Partial Government Shutdown Ends, Effects Continue
The longest partial shutdown of the US federal government in history ended Friday, January 25, but its effects are still being felt at the University of Minnesota and at other research universities, and the temporary nature of the government reopening is also causing continued uncertainty among affected sponsor agencies, researchers and disciplines, and higher education leaders.
According to Mike Volna, associate vice president for finance, the University anticipates resumption of payments from shutdown agencies to reimburse the roughly $10 million the institution has accrued in research expenses on preexisting sponsored research projects from shutdown agencies. Nearly 25 percent of the U’s sponsored projects are funded by the previously shutdown agencies, which included the National Science Foundation (NSF), USDA, NASA, EPA and the National Endowment for the Arts. (The National Institutes of Health, the University’s largest federal funding source, was not directly affected by the shutdown, having had its entire fiscal year 2019 budget approved last October.)
“With this temporary reprieve, we know some agencies will be able to begin work—including reimbursement—on existing research awards, but in awarding new grants and renewals, agency staff are likely to be much more risk averse,” said Chris Cramer, the University’s vice president for research.
On the possible long-term effects of the five week shutdown, Jennifer Poulakidas, vice president for congressional and governmental affairs at the Association of Public and Land-grant Universities, told Politico, “It’s this crazy snowball impact on the research process, the research cycle. The impacts are going to be long-lasting, because of all the sort of lead-up time and setup time to actually having research conducted.”
At a January 22 meeting at Northrop Auditorium with Senator Tina Smith, D-Minn., researchers and staff from U of M Duluth; the College of Food, Agricultural, and Natural Resource Sciences; Northrop Auditorium; the Minnesota Invasive Terrestrial Plants & Pests Center; and the Polar Geospatial Center illustrated the complications and delays facing their projects. Among the effects were an inability to collect data and field samples within a limited time frame, the closing of federally supported research facilities on campus, postponed hiring decisions for graduate students and postdocs, and the delays graduate students could face in completing the work needed to make progress toward their degrees. (Congresswoman Betty McCollum, D-Minn., held a similar roundtable at the St. Paul Campus on January 18.)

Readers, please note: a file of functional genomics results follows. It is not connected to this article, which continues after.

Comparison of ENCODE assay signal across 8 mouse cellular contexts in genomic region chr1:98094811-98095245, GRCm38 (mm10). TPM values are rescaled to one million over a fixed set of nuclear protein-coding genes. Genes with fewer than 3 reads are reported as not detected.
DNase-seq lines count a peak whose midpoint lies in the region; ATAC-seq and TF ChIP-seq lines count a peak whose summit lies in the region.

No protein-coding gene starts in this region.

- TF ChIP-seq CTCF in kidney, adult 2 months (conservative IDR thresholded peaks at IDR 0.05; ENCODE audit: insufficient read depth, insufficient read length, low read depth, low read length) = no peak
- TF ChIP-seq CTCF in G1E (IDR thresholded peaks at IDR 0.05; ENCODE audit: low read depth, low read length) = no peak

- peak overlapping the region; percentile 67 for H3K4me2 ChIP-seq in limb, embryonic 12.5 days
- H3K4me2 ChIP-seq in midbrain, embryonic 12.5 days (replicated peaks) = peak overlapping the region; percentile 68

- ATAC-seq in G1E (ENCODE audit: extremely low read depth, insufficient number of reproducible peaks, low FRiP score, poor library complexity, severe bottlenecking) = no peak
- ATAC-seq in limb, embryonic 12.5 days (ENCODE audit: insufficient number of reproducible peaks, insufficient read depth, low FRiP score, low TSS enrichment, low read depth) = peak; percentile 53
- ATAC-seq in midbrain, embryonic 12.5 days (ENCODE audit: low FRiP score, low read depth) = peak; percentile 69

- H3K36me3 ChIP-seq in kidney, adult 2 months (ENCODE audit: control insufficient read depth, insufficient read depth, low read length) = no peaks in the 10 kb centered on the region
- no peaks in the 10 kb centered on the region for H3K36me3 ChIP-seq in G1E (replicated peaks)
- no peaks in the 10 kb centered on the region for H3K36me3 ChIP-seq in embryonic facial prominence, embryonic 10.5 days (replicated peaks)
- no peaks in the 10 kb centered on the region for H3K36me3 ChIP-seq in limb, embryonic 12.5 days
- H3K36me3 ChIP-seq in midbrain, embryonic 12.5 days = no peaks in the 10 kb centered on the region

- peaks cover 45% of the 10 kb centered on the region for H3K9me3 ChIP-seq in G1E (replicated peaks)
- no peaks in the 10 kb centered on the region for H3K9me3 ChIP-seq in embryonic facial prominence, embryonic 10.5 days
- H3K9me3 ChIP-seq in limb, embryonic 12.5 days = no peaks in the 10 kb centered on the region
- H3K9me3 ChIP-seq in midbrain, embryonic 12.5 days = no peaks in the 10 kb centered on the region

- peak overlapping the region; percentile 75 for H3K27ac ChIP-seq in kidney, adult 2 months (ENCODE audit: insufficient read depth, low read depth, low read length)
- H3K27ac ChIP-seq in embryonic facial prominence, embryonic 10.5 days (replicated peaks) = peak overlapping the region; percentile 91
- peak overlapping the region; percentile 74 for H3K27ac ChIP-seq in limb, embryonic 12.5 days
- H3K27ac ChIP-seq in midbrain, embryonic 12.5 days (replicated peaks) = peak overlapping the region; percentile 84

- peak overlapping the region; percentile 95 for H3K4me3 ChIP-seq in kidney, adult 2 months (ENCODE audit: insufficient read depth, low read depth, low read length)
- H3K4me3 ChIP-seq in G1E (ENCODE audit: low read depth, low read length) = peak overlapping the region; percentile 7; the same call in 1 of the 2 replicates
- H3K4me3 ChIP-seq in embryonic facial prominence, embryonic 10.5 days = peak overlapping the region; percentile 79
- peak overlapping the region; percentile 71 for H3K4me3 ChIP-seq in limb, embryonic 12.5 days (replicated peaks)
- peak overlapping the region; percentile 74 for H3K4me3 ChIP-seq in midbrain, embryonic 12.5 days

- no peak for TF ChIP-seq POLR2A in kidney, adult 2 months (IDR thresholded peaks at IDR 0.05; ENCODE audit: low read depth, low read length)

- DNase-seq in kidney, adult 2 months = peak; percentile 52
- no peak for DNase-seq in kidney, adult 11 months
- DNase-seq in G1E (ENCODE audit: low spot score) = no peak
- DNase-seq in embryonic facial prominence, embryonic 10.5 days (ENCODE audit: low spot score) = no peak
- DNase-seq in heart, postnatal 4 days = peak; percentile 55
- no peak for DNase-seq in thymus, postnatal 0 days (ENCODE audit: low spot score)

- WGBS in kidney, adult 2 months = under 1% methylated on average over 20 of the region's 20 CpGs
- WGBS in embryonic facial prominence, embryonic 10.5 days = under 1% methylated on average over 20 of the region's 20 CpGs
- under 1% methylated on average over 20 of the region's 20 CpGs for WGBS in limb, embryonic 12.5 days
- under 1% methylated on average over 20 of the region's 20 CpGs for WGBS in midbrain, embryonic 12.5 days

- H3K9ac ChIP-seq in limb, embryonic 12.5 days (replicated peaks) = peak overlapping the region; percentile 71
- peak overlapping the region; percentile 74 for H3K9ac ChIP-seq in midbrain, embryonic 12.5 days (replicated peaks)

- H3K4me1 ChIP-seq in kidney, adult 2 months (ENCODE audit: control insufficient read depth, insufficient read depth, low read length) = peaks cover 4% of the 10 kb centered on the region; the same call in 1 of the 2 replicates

At the Northrop meeting, Pamela Webb, associate vice president for research administration, warned that federal agencies would face a large backlog of workload once the government reopened. The Washington Post reported that NSF, the second largest federal funder of University of Minnesota research, has a backlog of 2,000 unreviewed project proposals and has cancelled more than a hundred outside panels that review proposals.
On January 28, the first workday that shuttered agencies were reopened, Cramer said, “On the ground, we are happy that researchers can now access federal facilities on campus and that they can talk to these agencies again, but we know that people have had to delay or cancel planned aspects of important research projects—that’s time lost that can’t be made up.”
The University will continue to share information it obtains from reopened agencies at the Sponsored Projects Administration website, Cramer said.